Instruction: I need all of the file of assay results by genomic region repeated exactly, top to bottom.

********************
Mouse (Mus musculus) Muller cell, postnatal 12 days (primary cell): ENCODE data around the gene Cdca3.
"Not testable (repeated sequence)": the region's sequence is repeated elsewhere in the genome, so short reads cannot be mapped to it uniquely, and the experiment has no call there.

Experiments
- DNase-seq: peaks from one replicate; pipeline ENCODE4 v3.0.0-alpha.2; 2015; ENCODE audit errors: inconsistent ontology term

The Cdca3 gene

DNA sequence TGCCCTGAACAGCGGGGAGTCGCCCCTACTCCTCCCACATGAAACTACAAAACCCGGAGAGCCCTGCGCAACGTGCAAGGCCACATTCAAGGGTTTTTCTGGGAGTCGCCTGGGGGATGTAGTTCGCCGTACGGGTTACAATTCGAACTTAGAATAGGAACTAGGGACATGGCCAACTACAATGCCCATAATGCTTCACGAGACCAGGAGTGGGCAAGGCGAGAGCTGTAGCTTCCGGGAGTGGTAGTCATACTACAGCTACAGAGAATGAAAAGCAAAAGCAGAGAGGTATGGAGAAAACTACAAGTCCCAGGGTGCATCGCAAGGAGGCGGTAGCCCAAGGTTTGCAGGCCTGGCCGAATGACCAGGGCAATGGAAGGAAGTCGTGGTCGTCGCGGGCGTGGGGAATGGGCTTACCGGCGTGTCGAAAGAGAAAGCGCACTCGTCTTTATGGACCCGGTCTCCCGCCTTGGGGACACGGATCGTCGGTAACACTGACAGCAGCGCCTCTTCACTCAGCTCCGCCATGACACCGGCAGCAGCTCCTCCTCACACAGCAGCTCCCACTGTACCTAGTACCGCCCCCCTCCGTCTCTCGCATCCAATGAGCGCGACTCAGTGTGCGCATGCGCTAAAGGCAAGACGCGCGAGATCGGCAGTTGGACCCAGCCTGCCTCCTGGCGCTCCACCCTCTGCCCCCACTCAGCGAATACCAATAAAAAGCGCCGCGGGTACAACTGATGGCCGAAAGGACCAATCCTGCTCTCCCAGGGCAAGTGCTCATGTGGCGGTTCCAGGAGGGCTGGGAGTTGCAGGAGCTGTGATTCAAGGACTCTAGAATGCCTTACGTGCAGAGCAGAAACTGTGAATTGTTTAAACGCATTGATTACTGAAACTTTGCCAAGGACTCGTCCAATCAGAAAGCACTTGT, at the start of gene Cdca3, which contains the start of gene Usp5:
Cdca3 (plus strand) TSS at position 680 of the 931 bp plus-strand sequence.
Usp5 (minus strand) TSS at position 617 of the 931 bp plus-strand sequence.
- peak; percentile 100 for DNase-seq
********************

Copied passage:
Mouse (Mus musculus) Muller cell, postnatal 12 days (primary cell): ENCODE data around the gene Cdca3.
"Not testable (repeated sequence)": the region's sequence is repeated elsewhere in the genome, so short reads cannot be mapped to it uniquely, and the experiment has no call there.

Experiments
- DNase-seq: peaks from one replicate; pipeline ENCODE4 v3.0.0-alpha.2; 2015; ENCODE audit errors: inconsistent ontology term

The Cdca3 gene

DNA sequence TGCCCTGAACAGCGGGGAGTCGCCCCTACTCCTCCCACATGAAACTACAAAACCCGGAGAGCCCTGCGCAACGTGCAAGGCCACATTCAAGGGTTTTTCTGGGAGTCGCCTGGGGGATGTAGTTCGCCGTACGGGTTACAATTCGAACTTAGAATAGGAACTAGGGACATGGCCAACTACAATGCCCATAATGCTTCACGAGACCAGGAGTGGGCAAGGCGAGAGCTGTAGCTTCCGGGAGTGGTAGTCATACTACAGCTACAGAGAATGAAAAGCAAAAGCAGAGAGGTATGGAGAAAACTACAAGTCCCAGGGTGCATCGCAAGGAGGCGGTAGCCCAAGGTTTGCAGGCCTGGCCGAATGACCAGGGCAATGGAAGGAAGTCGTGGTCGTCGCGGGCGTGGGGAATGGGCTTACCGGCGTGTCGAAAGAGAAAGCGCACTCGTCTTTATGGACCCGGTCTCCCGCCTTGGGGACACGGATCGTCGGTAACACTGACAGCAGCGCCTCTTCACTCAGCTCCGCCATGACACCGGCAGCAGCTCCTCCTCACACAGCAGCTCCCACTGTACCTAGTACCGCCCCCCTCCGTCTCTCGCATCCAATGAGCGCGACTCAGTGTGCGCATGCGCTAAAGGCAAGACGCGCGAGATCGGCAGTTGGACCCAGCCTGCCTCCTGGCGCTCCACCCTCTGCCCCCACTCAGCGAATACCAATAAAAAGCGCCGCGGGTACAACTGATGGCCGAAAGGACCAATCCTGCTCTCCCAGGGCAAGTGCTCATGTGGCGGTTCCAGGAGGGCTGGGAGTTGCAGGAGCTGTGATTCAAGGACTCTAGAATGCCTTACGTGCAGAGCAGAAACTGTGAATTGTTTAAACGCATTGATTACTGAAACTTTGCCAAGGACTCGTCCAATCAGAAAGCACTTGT, at the start of gene Cdca3, which contains the start of gene Usp5:
Cdca3 (plus strand) TSS at position 680 of the 931 bp plus-strand sequence.
Usp5 (minus strand) TSS at position 617 of the 931 bp plus-strand sequence.
- peak; percentile 100 for DNase-seq